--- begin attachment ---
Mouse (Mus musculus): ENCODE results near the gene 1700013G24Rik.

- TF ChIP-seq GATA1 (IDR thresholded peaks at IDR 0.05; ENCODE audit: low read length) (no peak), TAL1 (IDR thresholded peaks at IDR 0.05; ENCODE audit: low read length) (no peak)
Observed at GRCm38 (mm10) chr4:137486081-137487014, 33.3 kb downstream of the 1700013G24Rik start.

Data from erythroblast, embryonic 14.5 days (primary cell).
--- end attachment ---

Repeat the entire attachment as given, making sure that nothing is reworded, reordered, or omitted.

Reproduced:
Mouse (Mus musculus): ENCODE results near the gene 1700013G24Rik.

- TF ChIP-seq GATA1 (IDR thresholded peaks at IDR 0.05; ENCODE audit: low read length) (no peak), TAL1 (IDR thresholded peaks at IDR 0.05; ENCODE audit: low read length) (no peak)
Observed at GRCm38 (mm10) chr4:137486081-137487014, 33.3 kb downstream of the 1700013G24Rik start.

Data from erythroblast, embryonic 14.5 days (primary cell).